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Freedom from Sexual Violence

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CCASA Comment on the Sex Offender Management Board

From Brie Franklin, CCASA Executive Director, January 31, 2020

Chairs Senator Lee and Representative Weissman,

Members of the Joint Judiciary Committee: Senator Gonzales, Senator Cooke, Senator Gardner, Senator Rodriguez, Representative Herod, Representative Benavidez, Representative Bockenfeld, Representative Carver, Representative Gonzales-Gutierrez, Representative Roberts, Representative Soper, Representative Tipper,

The Colorado Coalition Against Sexual Assault is a statewide membership organization representing over 100 service providers and survivors of sexual violence.  In my role as the Executive Director of CCASA, I served on the Sex Offender Management Board from 2015-2019 and CCASA staff continues to regularly participate on the victim advocacy committee of the SOMB.  I am not able to attend the Joint Judiciary Committee meeting tomorrow, but I wanted to share our members’ perspective with you.  CCASA and our members believe that the Sex Offender Management Board is critical to holding offenders accountable, and keeping victims and our communities safe.

Sexual assault is the most underreported crime in this country.  There are many reasons for this, the major reason being the way our culture blames victims and excuses perpetrators for their behavior.  Research shows that of rapes committed less than 5% will result in a criminal conviction and less than 3% will result in incarceration of the offender.  The offenders who fall under the purview of the Sex Offender Management Board – those who were found guilty by a jury of their peers and convicted of a serious sex crime, and who are in treatment and being managed in the community as part of their sentence – represent a miniscule percentage of the individuals who actually commit sex crimes.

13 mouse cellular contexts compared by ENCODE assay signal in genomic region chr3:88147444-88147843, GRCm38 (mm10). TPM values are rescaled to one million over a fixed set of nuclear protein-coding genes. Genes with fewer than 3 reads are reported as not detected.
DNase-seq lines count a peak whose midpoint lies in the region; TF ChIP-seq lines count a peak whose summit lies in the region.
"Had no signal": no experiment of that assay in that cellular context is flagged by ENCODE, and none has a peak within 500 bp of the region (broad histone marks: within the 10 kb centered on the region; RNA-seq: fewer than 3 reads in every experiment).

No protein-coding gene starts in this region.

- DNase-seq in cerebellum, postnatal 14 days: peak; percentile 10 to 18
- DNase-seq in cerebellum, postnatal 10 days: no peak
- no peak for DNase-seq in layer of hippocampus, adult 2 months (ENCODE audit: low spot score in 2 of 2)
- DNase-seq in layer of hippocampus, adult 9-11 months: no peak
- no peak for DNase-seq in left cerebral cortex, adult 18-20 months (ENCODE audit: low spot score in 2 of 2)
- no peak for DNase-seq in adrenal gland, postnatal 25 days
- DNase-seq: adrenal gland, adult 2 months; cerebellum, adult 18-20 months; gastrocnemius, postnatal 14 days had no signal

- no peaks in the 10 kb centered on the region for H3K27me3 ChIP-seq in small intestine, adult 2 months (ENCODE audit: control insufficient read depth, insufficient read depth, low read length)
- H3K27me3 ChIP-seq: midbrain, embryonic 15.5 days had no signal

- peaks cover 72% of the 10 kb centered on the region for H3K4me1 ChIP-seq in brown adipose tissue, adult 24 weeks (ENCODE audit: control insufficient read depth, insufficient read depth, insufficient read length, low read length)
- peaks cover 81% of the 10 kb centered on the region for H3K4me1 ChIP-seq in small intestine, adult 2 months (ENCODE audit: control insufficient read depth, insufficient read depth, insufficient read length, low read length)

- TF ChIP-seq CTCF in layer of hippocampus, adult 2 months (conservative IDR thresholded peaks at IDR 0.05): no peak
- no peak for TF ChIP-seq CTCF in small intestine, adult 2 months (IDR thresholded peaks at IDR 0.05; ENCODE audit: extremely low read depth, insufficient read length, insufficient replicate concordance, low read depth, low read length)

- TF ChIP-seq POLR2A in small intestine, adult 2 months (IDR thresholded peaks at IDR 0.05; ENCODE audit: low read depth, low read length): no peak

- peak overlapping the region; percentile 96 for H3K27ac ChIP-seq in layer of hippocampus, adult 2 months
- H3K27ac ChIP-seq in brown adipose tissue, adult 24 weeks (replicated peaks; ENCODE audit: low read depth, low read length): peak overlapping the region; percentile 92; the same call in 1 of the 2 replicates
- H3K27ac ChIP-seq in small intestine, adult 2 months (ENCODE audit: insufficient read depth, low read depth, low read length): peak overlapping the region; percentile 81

When a crime is reported, victims trust that the criminal justice system will respond appropriately to the severity of the crime and minimize future threat to victims and the community.  If we can’t hold accountable those who are identified, if we don’t effectively treat and manage those few sexual offenders who are convicted of a crime, if we can’t tell victims that we will make sure their perpetrator won’t hurt them or anyone else again, what hope is there for the many more victims out there who are scared to come forward, who see no point in going through with reporting to law enforcement?

Offenders make a choice to behave in a way that harms someone else.  Victims do not choose to be harmed.  While we consider offenders’ therapeutic and rehabilitative needs, we must not forget the impact that sexual violence has on victims and society.

Victims often experience harmful and long-lasting impacts, including depression, anxiety, post-traumatic stress disorder, inability to sleep or concentrate, use of alcohol or drugs, eating disorders, negative physical health effects, and even suicide.  The best available research tells us that rape, excluding child sexual abuse, is the most costly of all crimes to its victims and society.  It is estimated that each rape cost approximately $151,423, with total estimated costs at $127 billion a year, including medical and mental health costs, criminal justice expenses, and lost wages, among other costs.  When you add in child sexual abuse, the cost to individuals and to society is even higher.

The crimes and offenders that fall under the purview of the Sex Offender Management Board are grave.  Victims, and the public in general, rely on you as lawmakers to make sure these offenders receive effective treatment and management so that they do not commit another sexual offense.  This is the goal of the Sex Offender Management Board and why it is vital to ensuring victim and public safety, and offender accountability.

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